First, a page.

LiB this year was at a new venue, and although there were ditches you would have to walk up and down to travel from one peak to the next, these peaks were key in the final production of the entire festival. Leaving Temple, we headed towards the main stage, chasing the funky music of Kraak & Smaak, and the three peaks of the festival were finally visible to us in one view. The Do LaB might be still getting the hang of a few things, but the one aspect of festival and event production they outdo any other company at is stage design. As we walked along, we could see each stage with its distinct design and purpose illuminated in the dark, along with the many glowing art installations that lit the path. Finally, we made it to the pyramid on the edge of the venue, overlooking the festival grounds. This golden pyramid was constructed almost entirely of cans, which clanged together in the wind, creating a sonic sound that was further projected out of a speaker system.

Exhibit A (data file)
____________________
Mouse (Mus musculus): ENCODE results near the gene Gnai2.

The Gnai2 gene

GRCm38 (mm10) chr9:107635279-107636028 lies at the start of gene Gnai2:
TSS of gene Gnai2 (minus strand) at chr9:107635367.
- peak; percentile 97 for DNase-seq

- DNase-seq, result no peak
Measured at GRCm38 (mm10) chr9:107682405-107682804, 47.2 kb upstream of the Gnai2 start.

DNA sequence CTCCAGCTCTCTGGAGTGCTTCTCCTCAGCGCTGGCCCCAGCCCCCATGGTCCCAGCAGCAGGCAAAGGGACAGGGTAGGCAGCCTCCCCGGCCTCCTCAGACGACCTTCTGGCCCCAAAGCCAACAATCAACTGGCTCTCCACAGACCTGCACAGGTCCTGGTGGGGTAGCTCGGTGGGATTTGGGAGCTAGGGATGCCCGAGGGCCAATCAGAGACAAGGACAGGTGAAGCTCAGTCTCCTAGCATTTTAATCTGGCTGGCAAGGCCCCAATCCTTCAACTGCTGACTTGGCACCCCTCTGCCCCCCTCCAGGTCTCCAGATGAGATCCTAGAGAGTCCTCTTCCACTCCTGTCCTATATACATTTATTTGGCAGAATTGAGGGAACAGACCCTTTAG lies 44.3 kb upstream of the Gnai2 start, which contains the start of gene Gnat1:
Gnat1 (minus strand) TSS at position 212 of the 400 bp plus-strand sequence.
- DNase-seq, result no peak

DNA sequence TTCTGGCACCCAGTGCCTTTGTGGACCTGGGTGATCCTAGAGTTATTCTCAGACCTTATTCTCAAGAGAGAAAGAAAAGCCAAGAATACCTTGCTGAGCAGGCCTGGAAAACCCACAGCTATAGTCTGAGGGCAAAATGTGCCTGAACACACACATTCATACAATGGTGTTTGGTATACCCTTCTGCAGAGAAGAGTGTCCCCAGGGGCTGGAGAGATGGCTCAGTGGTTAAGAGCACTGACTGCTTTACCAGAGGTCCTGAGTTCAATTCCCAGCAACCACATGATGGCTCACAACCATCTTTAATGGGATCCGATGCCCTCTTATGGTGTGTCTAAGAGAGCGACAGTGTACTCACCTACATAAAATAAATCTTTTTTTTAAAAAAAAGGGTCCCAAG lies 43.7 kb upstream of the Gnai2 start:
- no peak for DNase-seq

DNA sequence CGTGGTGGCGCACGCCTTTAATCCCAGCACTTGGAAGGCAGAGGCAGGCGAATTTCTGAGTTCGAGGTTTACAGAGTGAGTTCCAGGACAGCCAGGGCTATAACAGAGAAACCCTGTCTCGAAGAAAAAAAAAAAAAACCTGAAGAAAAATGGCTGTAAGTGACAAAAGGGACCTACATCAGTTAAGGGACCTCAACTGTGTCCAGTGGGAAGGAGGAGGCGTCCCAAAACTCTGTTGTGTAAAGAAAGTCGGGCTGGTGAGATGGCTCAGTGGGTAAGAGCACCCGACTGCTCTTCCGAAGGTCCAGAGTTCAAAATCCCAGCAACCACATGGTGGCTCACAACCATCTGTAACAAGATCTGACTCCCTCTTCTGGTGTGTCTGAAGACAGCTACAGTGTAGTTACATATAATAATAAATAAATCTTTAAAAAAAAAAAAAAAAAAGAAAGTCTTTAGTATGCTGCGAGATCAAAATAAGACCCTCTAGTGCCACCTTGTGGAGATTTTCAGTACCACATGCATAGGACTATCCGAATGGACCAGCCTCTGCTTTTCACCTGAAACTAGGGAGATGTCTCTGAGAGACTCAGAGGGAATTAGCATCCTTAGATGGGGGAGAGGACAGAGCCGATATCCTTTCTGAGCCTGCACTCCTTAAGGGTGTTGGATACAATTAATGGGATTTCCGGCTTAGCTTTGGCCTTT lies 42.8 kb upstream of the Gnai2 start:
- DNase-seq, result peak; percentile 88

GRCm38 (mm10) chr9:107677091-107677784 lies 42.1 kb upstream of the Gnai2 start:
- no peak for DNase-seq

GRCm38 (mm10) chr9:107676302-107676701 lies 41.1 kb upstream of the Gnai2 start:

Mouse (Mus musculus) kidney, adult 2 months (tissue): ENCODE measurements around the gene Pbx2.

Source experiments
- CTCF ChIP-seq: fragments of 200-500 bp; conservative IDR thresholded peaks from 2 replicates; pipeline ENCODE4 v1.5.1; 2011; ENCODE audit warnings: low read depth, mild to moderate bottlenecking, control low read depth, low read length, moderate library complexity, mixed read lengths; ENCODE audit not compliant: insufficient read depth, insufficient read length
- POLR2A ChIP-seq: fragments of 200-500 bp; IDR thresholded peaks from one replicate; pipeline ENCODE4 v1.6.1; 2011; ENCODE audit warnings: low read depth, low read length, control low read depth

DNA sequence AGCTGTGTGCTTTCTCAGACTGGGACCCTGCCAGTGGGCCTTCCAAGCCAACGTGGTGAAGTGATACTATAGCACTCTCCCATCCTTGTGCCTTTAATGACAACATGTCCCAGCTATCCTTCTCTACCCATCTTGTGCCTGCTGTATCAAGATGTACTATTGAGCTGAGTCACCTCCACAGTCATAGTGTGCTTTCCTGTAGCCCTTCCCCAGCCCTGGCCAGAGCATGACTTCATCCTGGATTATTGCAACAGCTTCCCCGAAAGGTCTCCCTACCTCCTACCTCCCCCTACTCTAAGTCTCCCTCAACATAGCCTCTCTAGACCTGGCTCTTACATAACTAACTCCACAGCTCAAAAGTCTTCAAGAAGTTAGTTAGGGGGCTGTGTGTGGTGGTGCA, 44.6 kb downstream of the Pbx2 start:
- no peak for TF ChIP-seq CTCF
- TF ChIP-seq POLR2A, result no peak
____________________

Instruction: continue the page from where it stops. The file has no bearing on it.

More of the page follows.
As we walked to Little Dragon, we heard Climbing Poetree, two eccentric females from NYC who dominate in the art of slam poetry, do a surprise set with Wildlight on their song Conversations Between.

Little Dragon. Juliana Bernstein courtesy of The Confluence.

Little Dragon. Juliana Bernstein courtesy of The Confluence.

The night ended with Little Dragon and Cashmere Cat. The Little Dragon performance was extraordinary but underwhelming as her sound was far too low to command the entire audience of the main stage. Cashmere Cat on the other hand had exceptional sound at The Bamboo stage. This was my first time seeing Cashmere cat live, and although he definitely plays to the crowd, throwing down hits like Beyonce’s “Drunk In Love”, and songs from Kanye’s Yeezus, the complexity and intricacy with which he produces his transitions and delicate drops utterly surprised me. The crowd was filled with bright lights and EDM ravers, but Cashmere Cat’s music allowed me to bypass the surrounding bullshit and see the sheer beauty and talent he was creating.